Hill Country

Inside the numbers: Central Texas jobs data

Posted By Greater Austin Chamber | Aug 05, 2016
Chamber, Economic Development Print Article Hill Country

We were excited to receive a tweet from Bob Metcalfe, inventor of Ethernet and professor of Innovation at the University of Texas.  Bob thought it would helpful to see how this month’s job creation numbers might be reflected in the Austin metro’s individual counties. The job creation data source we used does not break out that data by county. But we still wanted to answer Bob’s question.  It takes a bit of explanation, and clearly more than 140 characters, but here it is:   

The nonfarm payroll jobs data treated in Tuesday’s Central Texas Economy article is not produced by county. That data comes from the Current Employment Statistics (CES) program.

The other data reported on in the article, primarily unemployment, but also labor force and employment, comes from the Local Area Unemployment Statistics (LAUS) program.

While CES does not provide county data, LAUS does. There’s an important difference in concept between CES jobs and LAUS employment. The former is jobs by place of work (counts come from a survey of employers) and the latter is employed persons by place of residence (counts are based on a household survey). CES jobs and LAUS employment don’t always move in concert with each other.

For the 12 months ending in June, CES jobs increased by 38,400 or 4.0% for the metro, while LAUS employment increased by 36,504 or 3.4%. The slowest employment growth was 3.0% (1,144) in Bastrop County. Caldwell grew by 3.3% (588). Growth was 3.4% in Hays (3,239), Travis (22,708), and Williamson (8,825) Counties.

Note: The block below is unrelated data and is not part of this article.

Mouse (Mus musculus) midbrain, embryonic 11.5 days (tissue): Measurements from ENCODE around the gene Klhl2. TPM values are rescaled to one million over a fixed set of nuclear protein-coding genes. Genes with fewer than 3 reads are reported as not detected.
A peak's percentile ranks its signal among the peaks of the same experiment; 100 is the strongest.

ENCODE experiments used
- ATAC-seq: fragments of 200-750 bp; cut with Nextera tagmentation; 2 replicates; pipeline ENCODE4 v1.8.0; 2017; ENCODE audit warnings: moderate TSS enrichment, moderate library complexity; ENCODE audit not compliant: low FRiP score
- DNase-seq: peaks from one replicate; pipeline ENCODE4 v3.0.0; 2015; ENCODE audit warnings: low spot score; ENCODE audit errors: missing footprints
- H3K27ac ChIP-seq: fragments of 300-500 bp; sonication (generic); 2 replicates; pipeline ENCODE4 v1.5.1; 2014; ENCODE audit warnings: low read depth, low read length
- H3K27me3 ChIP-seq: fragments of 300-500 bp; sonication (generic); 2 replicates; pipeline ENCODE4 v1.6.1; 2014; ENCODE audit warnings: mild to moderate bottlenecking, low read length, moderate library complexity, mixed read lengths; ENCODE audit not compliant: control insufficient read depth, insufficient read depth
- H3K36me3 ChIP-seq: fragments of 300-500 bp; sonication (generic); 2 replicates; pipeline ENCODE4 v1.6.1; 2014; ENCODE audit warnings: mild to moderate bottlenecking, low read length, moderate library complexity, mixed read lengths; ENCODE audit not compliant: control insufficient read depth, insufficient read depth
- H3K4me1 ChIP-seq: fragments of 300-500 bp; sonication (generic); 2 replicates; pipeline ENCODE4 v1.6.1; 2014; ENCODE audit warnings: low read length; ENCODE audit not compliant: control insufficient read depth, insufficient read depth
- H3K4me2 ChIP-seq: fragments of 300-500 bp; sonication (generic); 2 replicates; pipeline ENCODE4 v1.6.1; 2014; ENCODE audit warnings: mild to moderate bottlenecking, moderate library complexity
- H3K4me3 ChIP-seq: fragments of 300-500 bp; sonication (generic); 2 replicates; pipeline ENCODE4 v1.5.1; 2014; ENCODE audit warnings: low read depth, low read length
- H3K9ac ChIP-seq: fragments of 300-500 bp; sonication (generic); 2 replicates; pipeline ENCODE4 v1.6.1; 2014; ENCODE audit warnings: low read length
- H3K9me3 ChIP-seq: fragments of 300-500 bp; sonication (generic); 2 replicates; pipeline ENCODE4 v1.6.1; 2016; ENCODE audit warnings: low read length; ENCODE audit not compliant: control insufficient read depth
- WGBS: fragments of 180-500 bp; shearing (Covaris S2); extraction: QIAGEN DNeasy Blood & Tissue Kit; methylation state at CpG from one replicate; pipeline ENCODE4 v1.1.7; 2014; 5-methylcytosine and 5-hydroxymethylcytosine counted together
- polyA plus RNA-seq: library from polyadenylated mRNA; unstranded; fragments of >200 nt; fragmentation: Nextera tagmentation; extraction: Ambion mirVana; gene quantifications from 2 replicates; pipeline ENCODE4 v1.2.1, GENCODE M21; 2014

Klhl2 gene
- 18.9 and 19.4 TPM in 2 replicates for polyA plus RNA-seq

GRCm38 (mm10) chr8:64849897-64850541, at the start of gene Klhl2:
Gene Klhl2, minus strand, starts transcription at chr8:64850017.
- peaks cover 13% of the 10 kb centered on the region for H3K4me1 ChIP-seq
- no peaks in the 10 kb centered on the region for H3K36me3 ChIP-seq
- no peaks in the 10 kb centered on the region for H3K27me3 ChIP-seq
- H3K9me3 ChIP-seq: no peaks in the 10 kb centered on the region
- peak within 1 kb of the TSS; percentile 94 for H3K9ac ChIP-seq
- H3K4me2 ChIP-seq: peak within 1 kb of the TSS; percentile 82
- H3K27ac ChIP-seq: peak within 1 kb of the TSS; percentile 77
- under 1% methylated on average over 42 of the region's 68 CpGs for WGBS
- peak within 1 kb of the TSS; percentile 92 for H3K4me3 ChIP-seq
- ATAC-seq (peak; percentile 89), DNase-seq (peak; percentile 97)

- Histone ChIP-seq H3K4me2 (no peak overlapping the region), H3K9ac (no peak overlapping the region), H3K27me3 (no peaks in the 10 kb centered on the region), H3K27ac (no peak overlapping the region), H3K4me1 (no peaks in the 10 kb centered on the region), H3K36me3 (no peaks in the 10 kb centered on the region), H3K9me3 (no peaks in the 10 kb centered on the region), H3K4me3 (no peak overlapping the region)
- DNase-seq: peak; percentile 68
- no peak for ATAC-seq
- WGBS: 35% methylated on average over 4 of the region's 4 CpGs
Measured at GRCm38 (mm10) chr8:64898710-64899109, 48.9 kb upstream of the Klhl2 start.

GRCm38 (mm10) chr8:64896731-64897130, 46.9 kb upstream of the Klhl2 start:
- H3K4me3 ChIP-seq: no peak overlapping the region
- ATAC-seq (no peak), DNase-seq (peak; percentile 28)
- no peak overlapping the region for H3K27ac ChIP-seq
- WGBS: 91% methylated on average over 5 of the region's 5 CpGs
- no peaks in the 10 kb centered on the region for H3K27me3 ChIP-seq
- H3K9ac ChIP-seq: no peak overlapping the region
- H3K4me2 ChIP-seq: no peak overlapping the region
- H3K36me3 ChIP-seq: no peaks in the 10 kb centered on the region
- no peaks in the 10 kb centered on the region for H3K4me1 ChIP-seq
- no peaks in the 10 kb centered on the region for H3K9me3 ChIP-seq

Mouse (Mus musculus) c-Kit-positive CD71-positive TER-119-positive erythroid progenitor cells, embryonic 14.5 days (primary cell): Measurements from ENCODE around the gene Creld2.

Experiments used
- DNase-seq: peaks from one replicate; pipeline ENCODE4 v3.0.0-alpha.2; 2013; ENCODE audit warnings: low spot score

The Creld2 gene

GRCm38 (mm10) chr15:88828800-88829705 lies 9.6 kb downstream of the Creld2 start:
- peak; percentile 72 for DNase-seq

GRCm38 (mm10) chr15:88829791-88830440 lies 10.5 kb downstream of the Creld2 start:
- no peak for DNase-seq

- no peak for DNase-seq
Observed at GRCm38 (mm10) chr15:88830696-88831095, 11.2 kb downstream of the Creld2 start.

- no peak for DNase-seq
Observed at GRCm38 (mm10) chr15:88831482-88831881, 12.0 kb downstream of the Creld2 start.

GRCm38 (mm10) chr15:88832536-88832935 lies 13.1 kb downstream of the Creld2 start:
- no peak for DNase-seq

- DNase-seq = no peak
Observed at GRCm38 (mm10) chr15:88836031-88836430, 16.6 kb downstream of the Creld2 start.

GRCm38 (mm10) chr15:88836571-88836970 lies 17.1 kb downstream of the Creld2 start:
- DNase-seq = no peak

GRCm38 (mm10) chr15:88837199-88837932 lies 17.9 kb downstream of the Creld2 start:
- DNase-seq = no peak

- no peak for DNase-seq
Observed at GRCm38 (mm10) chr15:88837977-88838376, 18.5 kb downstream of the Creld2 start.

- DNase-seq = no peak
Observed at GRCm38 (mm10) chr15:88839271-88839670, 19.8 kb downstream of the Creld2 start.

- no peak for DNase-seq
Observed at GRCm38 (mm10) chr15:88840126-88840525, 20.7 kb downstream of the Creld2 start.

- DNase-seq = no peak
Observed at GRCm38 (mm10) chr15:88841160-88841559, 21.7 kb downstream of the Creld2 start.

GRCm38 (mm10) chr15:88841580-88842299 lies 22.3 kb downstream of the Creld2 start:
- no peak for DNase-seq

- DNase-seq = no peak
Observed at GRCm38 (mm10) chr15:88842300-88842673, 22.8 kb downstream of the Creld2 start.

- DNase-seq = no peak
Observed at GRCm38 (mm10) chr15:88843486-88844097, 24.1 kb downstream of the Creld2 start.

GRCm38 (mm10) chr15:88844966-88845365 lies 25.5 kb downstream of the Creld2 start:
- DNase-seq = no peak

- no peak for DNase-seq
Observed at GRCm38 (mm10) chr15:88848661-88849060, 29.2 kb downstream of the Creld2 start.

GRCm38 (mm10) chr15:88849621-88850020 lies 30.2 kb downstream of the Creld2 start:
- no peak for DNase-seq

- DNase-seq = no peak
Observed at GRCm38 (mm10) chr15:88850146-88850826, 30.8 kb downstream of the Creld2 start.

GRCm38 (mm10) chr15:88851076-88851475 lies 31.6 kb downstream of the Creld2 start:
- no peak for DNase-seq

An alternative to CES, is the Quarterly Census of Employment and Wages (QCEW), and it was discussed in the “sidebar” to this week’s article. QCEW produces county data. As with CES, QCEW represents jobs by place of work. Publication of QCEW lags behind CES, so the most recent month is for March. The gist of the QCEW discussion in the article was that it is suggesting slower job growth than the 4.0% CES shows for Austin over the last 12 months. The universes of jobs represented by CES and QCEW are slightly different, but QCEW is the primary basis for the revisions that CES undergoes each year in March. QCEW has Austin jobs growing by 2.9% (25,714) in the year ending 2016 Q1. Job growth is negative 2.3% (-186) in Caldwell County, 2.5% (16,573) in Travis County, 2.9% (465) in Bastrop County, 3.9% (2,316) in Hays County, and 4.5% (6,545) in Williamson County.

QCEW data is produced from the records of all employers with unemployment insurance accounts, so it is not a sample survey. However, some industries have workers that are not covered by unemployment insurance.  Supplemental estimates for these industries are incorporated into CES jobs estimates.

Our Economic Indicators page provides an Excel file of LAUS data for the metro and our counties, as well as Texas and the U.S. There is also a file of metro, state and national CES nonfarm jobs by industry data. County level QCEW data is not handled in our economic indicators files, but can be found here on the website of the Texas Workforce Commission.

Greater Austin Chamber

The Greater Austin Chamber of Commerce focuses on how the Austin Region works. We serve as the voice of business for 2,800 organizations representing a combined workforce of about 330,000 employees throughout Central Texas. Our mission is to provide leadership that facilitates the creation of a prosperous regional economy and effective advocacy for members.